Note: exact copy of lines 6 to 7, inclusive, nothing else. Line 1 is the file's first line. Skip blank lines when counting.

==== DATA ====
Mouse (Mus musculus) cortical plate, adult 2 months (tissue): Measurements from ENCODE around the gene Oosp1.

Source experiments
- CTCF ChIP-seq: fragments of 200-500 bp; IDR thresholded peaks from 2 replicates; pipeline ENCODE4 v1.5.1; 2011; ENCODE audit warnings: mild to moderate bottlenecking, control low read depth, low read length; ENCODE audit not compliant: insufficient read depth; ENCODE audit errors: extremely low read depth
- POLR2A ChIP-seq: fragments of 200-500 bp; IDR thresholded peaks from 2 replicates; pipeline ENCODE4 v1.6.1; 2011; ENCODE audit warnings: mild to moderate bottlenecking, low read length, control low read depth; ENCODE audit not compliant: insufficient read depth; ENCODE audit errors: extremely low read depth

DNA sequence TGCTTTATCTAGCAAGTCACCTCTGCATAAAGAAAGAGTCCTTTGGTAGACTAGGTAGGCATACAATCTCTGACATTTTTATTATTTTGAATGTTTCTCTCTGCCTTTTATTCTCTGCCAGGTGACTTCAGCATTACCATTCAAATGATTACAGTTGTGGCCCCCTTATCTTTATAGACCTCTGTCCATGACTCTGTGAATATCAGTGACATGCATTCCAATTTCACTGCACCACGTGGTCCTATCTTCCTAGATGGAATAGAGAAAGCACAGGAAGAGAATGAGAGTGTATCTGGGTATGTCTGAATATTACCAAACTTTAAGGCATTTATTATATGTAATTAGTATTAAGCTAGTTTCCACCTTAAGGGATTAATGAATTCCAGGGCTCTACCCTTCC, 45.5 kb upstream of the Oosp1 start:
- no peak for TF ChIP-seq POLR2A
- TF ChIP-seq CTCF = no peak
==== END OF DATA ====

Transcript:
- no peak for TF ChIP-seq POLR2A
- TF ChIP-seq CTCF = no peak